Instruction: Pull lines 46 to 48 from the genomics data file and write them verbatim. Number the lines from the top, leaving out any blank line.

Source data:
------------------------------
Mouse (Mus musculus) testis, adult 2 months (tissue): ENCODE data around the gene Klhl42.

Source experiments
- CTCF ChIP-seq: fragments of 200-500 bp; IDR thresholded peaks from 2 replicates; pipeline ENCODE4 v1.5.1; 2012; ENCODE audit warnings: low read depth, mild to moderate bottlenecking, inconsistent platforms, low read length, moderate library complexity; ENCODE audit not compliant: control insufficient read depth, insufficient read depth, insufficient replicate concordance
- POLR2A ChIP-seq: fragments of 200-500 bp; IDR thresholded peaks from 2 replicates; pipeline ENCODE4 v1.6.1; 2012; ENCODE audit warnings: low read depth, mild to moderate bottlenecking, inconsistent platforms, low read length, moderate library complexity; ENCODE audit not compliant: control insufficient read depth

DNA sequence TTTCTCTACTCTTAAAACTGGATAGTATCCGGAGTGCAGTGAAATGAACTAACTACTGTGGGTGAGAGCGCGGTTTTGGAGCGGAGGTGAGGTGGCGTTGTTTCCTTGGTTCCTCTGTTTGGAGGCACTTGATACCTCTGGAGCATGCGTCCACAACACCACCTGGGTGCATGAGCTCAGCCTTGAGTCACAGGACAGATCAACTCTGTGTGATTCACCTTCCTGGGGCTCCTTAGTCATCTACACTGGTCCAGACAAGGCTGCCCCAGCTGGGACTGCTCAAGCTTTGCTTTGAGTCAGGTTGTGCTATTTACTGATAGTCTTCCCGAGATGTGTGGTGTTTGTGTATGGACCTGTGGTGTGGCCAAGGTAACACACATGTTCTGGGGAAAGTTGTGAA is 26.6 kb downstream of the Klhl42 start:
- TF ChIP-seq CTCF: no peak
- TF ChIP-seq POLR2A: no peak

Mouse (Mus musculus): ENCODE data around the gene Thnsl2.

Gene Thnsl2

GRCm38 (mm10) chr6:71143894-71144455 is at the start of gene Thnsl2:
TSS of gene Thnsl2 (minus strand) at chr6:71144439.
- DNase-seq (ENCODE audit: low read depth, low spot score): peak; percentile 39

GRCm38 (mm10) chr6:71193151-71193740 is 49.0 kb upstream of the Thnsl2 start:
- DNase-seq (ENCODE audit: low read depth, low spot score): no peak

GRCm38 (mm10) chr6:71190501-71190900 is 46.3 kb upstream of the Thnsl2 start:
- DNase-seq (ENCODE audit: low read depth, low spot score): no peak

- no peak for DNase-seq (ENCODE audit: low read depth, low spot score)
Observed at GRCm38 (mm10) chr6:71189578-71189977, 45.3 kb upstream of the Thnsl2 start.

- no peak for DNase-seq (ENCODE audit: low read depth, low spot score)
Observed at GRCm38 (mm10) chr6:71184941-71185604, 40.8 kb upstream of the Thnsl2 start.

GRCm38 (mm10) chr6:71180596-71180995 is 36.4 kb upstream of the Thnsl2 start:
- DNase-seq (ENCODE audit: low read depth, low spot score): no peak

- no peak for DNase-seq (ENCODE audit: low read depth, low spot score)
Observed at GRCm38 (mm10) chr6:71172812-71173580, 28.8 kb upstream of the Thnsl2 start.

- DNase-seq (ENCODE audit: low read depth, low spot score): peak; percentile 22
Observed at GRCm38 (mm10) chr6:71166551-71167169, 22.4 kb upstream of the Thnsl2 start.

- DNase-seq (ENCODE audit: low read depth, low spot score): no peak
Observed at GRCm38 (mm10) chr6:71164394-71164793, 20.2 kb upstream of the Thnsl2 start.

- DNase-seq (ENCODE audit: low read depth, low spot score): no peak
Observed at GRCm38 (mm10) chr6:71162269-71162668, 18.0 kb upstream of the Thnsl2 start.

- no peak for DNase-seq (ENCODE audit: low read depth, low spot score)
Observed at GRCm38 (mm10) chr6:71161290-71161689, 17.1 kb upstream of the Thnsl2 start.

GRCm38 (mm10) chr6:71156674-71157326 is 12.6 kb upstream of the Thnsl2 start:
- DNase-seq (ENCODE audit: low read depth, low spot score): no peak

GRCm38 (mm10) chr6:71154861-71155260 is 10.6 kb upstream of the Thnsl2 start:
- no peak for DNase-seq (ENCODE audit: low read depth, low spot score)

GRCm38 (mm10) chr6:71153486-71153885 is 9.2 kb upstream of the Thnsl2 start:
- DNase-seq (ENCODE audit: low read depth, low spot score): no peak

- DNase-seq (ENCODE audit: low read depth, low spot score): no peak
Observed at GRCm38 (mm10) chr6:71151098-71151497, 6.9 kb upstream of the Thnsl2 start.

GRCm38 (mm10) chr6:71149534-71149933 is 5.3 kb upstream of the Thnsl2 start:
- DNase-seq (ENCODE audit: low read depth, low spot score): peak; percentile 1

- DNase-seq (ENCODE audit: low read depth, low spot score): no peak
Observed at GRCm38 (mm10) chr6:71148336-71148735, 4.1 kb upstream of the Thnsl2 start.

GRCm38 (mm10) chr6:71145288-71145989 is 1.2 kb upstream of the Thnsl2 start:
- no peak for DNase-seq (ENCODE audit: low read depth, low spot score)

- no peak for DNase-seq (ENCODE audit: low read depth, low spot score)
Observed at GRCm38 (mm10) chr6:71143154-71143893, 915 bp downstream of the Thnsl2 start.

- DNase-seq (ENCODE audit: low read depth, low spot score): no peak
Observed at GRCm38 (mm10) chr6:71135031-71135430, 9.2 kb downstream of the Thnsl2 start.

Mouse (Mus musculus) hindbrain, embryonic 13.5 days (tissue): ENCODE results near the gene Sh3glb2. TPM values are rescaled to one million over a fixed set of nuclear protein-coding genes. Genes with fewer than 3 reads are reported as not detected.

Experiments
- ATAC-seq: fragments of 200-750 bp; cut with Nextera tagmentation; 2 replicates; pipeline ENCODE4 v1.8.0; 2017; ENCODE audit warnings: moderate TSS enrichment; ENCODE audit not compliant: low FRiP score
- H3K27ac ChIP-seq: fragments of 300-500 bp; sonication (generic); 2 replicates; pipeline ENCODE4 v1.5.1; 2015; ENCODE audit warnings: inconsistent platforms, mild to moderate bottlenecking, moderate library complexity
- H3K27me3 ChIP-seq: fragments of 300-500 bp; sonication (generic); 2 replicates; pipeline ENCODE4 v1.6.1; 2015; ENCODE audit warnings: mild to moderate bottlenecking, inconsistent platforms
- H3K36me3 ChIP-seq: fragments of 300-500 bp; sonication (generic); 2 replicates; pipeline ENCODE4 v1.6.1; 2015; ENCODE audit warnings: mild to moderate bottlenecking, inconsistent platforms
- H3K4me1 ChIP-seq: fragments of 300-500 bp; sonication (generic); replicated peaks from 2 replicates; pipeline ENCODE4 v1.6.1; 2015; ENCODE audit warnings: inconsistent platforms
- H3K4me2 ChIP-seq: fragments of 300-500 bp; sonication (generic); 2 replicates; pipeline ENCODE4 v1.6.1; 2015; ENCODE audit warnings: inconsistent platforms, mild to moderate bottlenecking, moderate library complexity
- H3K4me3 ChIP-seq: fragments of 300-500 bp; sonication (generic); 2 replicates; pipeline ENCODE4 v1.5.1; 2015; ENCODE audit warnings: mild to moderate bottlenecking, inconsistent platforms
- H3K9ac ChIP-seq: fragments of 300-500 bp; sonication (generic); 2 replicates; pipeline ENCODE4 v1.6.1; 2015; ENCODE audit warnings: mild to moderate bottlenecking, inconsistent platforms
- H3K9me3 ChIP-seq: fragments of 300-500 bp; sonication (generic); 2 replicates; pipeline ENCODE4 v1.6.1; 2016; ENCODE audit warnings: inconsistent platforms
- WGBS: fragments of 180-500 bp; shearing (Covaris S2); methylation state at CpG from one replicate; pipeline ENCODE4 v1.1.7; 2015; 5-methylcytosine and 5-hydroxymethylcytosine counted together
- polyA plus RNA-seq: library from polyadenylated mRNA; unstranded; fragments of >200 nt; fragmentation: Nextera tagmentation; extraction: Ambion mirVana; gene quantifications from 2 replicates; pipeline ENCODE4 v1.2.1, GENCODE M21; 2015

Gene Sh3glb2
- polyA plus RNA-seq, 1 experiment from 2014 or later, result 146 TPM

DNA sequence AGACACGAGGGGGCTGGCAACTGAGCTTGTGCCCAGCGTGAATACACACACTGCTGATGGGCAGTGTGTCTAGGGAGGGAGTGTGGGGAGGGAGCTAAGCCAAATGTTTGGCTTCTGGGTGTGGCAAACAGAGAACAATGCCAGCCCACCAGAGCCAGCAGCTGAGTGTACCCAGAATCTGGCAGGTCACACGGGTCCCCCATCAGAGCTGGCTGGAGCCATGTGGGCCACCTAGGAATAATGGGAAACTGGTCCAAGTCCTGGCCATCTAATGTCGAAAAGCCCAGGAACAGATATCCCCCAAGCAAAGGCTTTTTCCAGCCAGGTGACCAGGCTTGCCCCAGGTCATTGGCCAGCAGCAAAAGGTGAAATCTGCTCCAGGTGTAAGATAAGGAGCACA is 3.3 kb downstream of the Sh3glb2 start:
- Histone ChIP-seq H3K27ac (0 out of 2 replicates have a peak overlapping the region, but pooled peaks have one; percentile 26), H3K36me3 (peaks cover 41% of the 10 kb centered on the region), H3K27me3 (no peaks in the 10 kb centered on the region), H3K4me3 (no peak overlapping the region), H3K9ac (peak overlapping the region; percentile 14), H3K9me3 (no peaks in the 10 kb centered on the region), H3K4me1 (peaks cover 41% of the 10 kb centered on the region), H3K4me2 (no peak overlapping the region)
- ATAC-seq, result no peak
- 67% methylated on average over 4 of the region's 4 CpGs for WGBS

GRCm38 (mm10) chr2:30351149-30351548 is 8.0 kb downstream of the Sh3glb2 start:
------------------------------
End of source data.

- no peak for DNase-seq (ENCODE audit: low read depth, low spot score)

- no peak for DNase-seq (ENCODE audit: low read depth, low spot score)
Observed at GRCm38 (mm10) chr6:71143154-71143893, 915 bp downstream of the Thnsl2 start.